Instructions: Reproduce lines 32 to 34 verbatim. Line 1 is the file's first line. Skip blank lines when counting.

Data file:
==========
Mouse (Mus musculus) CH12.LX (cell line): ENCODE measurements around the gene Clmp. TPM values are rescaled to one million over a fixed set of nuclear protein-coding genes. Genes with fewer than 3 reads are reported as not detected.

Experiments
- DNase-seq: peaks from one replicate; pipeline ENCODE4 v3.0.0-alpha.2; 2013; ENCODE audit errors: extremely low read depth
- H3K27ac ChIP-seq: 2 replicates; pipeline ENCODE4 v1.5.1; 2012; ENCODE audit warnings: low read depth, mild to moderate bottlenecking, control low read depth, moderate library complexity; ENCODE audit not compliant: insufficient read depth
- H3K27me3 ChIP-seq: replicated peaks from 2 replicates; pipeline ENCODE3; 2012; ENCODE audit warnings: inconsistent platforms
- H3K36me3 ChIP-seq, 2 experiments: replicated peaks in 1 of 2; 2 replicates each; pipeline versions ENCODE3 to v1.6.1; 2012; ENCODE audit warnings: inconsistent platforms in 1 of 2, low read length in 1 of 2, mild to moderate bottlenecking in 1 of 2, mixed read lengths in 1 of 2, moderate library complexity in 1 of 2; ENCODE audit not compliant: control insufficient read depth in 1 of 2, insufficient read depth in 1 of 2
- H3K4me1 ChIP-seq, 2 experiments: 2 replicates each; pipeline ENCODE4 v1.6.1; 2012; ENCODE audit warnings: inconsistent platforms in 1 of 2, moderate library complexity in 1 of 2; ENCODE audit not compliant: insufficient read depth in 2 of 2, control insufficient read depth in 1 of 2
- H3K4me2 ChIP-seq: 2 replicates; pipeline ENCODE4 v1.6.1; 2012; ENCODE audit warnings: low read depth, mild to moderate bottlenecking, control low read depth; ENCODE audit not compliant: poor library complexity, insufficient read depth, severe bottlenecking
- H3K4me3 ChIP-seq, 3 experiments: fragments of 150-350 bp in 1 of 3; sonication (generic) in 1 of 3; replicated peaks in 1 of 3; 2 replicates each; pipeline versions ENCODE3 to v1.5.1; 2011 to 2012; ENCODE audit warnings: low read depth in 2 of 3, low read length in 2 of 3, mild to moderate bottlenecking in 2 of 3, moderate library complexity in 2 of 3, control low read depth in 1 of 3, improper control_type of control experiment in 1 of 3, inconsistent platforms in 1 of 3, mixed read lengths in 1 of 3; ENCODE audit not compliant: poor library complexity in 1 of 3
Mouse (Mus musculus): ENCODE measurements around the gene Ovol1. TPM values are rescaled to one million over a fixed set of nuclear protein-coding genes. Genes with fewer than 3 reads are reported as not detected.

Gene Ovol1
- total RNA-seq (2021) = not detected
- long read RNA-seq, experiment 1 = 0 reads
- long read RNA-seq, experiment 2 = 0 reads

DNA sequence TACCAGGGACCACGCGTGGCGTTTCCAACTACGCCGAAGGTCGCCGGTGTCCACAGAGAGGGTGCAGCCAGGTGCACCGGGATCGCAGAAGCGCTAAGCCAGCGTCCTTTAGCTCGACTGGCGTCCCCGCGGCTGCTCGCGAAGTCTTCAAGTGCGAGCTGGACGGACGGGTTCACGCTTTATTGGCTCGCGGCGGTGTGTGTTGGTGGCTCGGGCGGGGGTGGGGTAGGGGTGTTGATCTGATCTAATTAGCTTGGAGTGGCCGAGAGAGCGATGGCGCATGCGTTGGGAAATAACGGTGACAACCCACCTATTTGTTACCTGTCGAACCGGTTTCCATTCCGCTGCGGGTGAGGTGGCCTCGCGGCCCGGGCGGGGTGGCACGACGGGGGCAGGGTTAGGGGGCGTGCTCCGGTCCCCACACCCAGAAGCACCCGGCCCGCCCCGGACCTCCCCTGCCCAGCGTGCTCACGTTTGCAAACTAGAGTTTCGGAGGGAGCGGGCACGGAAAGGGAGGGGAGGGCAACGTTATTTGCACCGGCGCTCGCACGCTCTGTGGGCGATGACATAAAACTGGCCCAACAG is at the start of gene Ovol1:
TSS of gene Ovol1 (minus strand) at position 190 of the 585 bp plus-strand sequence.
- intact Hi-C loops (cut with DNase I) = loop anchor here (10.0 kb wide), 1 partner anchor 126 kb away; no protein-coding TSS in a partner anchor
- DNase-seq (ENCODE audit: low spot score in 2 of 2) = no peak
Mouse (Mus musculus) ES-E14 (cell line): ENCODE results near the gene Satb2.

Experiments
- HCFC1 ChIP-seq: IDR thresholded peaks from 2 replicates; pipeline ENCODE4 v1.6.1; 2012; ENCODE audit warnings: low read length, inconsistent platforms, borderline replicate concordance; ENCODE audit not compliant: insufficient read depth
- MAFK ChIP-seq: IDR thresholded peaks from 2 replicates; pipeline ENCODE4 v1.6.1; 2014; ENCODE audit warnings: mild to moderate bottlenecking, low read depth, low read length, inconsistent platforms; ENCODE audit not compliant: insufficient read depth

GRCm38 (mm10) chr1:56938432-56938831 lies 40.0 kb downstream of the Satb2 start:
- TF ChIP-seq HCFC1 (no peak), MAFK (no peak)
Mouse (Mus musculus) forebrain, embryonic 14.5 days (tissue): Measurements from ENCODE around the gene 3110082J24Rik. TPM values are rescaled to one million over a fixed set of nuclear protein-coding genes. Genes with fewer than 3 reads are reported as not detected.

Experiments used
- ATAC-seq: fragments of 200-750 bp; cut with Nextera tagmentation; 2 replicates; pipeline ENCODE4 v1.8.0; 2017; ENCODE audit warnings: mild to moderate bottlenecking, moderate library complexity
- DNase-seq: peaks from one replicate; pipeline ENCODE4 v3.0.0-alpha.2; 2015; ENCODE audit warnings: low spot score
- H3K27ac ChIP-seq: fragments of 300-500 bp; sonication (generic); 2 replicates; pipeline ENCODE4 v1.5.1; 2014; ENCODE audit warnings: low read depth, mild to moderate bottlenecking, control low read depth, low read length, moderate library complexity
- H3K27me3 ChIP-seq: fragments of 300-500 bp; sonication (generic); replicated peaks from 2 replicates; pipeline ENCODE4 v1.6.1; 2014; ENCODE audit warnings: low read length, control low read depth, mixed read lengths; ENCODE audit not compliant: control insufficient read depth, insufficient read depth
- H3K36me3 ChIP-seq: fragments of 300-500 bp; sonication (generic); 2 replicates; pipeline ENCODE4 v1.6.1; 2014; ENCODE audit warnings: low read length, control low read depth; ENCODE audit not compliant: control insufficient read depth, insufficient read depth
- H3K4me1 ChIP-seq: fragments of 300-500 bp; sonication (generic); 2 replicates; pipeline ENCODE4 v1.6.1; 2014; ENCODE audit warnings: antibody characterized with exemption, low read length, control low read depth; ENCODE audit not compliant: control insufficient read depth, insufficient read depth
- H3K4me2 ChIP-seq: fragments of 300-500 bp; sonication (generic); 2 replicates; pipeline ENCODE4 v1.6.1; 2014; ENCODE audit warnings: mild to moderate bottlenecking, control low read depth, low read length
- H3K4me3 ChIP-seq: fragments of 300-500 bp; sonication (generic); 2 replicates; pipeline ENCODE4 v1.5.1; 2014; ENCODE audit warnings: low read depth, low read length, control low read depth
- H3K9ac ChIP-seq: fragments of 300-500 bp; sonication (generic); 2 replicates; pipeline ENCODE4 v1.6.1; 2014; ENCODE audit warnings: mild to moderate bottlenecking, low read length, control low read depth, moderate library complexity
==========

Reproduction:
- H3K4me1 ChIP-seq: fragments of 300-500 bp; sonication (generic); 2 replicates; pipeline ENCODE4 v1.6.1; 2014; ENCODE audit warnings: antibody characterized with exemption, low read length, control low read depth; ENCODE audit not compliant: control insufficient read depth, insufficient read depth
- H3K4me2 ChIP-seq: fragments of 300-500 bp; sonication (generic); 2 replicates; pipeline ENCODE4 v1.6.1; 2014; ENCODE audit warnings: mild to moderate bottlenecking, control low read depth, low read length
- H3K4me3 ChIP-seq: fragments of 300-500 bp; sonication (generic); 2 replicates; pipeline ENCODE4 v1.5.1; 2014; ENCODE audit warnings: low read depth, low read length, control low read depth